One more question how frequent does it need servicing and how expensive is it the Prius started off at £140 ish the service before last was over £300 I was aghast at that and got intouch with my leasing company who let me get the car serviced at a garage who is not a main dealer but are more than competent to do the job my last service was £80 and it was a 70000 mile service.
 

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My old Prius and my newer Auris hybrid were never brilliant on motorway MPG. Far better in town with stop start driving. Very important to compare like with like though. I'm guessing that your old Vectra diesel wasn't automatic like the Prius?
 

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I don't know how much servicing will be yet but I imagine it won't be particularly cheap. The good thing is that servicing is not as often as most normal cars.

I would be amazed if you could find a non-Vauxhall garage who is suitable qualified to work on EVs. They require very special training in high-voltage systems if the mechanic wants to stay alive! :shock:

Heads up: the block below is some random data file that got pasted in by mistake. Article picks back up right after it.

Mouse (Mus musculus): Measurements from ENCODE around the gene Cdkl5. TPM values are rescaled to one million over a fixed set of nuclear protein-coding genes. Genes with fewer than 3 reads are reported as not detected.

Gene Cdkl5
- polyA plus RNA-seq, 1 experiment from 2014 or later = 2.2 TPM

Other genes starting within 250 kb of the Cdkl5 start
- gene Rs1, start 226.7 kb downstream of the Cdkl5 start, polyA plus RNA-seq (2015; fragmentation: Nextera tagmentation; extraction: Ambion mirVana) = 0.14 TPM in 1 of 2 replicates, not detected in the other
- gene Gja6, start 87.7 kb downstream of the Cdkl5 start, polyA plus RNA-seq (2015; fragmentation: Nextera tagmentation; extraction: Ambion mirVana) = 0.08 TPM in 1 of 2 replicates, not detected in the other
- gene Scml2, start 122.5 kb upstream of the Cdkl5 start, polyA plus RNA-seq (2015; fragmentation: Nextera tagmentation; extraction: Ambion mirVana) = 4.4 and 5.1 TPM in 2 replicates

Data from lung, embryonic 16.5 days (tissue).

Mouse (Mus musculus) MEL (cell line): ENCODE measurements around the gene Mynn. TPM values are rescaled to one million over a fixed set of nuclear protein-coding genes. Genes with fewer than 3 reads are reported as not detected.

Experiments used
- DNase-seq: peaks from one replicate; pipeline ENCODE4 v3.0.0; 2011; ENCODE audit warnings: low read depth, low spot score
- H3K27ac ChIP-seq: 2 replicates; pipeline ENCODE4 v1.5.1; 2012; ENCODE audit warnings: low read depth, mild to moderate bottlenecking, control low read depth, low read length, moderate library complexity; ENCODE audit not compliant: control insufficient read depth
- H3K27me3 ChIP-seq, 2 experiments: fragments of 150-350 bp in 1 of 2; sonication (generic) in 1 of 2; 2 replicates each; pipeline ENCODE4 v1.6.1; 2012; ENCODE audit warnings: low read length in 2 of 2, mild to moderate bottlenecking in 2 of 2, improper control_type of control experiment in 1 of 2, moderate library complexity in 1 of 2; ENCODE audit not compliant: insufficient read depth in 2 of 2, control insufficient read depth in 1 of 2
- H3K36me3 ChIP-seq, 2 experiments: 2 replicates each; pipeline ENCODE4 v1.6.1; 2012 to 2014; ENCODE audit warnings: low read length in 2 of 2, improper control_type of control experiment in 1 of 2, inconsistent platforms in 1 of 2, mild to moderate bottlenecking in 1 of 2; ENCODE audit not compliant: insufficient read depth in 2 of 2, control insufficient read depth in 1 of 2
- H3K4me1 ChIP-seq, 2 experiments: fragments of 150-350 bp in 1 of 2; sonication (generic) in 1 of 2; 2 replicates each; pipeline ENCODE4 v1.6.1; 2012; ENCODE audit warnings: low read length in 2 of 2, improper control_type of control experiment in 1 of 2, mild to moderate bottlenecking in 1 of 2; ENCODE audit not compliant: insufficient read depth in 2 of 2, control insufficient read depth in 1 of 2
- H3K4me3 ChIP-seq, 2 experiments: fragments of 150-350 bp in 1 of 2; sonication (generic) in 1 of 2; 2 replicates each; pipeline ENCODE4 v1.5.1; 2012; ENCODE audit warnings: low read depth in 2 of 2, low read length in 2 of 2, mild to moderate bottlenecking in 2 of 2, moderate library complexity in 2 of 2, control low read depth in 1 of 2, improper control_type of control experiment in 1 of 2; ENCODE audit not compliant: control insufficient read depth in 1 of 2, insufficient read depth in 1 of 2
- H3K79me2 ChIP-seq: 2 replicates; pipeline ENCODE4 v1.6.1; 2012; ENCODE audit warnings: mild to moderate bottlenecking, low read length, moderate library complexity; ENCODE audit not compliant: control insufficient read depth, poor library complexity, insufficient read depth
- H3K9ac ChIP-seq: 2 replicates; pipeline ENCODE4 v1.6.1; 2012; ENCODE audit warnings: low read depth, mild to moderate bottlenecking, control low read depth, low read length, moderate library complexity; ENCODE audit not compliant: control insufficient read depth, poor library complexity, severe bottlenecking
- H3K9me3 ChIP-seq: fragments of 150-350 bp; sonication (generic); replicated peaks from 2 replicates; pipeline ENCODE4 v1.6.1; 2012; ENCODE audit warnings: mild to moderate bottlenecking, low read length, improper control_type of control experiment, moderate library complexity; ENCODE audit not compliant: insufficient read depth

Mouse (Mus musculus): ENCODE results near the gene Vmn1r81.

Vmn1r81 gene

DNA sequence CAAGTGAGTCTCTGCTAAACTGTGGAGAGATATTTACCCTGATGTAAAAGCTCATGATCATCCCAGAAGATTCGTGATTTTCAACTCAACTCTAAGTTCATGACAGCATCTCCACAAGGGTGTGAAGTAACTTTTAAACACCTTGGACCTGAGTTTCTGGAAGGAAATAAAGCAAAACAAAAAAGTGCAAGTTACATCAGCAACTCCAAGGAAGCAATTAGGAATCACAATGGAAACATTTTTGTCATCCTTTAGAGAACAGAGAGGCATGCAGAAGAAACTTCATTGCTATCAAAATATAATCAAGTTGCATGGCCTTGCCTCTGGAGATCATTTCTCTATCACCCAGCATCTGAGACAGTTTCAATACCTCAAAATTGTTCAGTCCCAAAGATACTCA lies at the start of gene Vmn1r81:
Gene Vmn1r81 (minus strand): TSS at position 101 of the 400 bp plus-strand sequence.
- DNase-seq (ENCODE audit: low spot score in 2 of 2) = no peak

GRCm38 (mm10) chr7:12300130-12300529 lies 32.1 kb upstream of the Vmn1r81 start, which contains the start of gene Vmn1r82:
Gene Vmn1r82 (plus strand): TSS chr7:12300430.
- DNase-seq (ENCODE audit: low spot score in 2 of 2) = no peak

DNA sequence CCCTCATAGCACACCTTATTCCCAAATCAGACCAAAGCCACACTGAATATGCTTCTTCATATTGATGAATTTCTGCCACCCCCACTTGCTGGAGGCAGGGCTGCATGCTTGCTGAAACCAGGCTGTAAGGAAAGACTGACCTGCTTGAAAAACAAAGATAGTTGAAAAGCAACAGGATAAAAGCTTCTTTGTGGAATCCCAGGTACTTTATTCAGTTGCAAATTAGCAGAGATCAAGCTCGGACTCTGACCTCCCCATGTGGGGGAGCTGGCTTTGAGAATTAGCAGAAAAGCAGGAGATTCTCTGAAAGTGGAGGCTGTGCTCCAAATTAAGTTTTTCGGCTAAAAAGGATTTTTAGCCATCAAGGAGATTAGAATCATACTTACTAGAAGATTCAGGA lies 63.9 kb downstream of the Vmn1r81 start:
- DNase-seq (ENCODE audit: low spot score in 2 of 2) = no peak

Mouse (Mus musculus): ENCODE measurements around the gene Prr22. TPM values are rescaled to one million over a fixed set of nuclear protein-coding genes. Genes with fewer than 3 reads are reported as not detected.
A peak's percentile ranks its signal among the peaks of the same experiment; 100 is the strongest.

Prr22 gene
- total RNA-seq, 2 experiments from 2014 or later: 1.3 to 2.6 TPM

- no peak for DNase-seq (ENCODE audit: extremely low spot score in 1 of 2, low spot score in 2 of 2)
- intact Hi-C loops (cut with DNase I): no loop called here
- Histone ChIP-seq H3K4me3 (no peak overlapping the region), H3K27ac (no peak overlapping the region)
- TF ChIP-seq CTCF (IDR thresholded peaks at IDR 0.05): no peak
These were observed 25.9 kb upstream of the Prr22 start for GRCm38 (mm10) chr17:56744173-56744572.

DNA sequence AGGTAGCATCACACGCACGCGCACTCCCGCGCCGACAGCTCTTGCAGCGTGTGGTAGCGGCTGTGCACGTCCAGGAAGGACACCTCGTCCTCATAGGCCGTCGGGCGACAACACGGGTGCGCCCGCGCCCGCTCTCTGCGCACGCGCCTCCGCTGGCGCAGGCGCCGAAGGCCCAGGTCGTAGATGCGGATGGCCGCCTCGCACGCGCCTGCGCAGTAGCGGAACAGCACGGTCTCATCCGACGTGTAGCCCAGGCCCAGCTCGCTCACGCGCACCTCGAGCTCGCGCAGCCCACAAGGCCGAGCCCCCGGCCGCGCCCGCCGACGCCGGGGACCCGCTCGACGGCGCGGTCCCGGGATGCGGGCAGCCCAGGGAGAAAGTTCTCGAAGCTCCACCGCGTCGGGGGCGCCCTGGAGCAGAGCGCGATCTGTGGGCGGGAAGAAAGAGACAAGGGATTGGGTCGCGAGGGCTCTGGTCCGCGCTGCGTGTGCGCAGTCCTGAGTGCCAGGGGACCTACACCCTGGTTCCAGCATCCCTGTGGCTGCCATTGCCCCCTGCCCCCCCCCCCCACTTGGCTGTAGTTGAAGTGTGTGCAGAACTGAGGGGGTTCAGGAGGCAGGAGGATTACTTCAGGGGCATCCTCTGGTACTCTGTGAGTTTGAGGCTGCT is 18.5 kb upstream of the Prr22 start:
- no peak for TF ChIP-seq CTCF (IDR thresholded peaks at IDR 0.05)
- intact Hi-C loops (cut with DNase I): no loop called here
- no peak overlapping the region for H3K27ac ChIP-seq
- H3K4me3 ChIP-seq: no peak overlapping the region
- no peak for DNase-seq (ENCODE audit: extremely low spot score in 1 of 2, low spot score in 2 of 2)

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Paul Churchley said:
I don't know how much servicing will be yet but I imagine it won't be particularly cheap. The good thing is that servicing is not as often as most normal cars.

I would be amazed if you could find a non-Vauxhall garage who is suitable qualified to work on EVs. They require very special training in high-voltage systems if the mechanic wants to stay alive! :shock:
Unless of course it's a Chevrolet garage! :^)

FWIW, Chevrolet offer a fixed price servicing package for 3 years at £349. That's exactly the same as they charge for most of their other cars (except the Captiva which is more). I don't know if it's a good deal or not but £115 for an annual service seemed reasonable so I paid the money.
 

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In my experience the worst range I have ever had was from motorway driving (going to fast)... having done a fair amount of motorway driving recently, and I'd estimate the following, based on average cruise speed with minimal slowing & speed-up, and with minimal gradient change:
Code:
Speed  = EV Range&Gas Economy	50 mile trip	100 mile trip
50mph = 48 miles & 64mpg		1600mpg		123mpg
55mph = 46 miles & 60mpg		750mpg 		111mpg
60mph = 43 miles & 56mpg		400mpg 		98mpg
65mph = 40 miles & 52mpg		260mpg 		86mpg
70mph = 37 miles & 49mpg		188mpg 		77mpg
80mph = 30 miles & 41mpg		102mpg 		58mpg
90mph = 21 miles & 30mpg		51mpg  		38mpg